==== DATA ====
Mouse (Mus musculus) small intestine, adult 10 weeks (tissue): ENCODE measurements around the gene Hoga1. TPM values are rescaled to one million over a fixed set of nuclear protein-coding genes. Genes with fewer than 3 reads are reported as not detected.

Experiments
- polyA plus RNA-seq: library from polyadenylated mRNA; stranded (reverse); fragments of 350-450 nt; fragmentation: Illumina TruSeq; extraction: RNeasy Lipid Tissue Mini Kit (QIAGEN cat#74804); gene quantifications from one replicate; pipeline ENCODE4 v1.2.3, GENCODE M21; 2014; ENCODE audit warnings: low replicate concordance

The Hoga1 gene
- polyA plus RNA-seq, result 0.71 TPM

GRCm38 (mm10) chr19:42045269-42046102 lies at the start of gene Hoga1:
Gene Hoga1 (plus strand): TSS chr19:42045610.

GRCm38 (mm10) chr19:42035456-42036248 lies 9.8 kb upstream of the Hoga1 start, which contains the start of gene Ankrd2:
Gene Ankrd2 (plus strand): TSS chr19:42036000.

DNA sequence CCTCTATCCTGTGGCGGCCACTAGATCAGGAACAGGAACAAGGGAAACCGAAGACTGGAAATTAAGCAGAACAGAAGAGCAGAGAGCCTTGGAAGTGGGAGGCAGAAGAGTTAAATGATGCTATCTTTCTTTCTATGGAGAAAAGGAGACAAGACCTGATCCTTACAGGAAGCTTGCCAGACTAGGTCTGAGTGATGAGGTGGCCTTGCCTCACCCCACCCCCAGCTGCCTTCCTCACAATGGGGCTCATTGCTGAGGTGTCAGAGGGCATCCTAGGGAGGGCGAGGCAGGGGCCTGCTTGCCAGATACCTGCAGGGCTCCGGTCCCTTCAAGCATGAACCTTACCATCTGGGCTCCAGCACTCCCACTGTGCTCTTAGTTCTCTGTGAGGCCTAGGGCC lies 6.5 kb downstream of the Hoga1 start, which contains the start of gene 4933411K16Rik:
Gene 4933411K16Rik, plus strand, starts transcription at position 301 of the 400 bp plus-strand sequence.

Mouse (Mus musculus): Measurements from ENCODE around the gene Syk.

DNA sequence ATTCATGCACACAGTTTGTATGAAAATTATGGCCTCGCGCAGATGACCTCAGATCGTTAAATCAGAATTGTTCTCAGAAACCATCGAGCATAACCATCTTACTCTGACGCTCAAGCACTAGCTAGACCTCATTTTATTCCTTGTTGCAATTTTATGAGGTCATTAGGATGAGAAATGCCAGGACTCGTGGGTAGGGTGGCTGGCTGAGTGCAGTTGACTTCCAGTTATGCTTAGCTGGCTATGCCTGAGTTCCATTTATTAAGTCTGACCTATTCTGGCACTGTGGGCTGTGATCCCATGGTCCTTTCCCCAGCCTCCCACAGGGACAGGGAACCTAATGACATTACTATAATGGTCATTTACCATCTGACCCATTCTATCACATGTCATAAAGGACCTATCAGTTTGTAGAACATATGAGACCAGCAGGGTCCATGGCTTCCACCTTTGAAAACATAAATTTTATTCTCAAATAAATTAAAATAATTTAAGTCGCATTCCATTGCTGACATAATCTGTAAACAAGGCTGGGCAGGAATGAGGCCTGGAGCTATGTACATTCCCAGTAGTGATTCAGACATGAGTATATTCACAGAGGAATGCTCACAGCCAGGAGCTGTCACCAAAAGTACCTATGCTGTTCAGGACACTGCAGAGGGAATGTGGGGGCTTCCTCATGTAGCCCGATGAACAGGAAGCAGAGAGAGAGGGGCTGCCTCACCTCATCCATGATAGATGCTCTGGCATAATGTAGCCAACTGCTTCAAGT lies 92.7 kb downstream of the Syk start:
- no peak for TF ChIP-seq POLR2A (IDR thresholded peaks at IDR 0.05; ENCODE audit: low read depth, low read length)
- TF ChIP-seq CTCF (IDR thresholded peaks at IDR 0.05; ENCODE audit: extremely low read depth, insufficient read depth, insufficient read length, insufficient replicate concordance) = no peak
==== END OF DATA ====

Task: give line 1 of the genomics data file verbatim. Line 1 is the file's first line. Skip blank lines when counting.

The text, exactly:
Mouse (Mus musculus) small intestine, adult 10 weeks (tissue): ENCODE measurements around the gene Hoga1. TPM values are rescaled to one million over a fixed set of nuclear protein-coding genes. Genes with fewer than 3 reads are reported as not detected.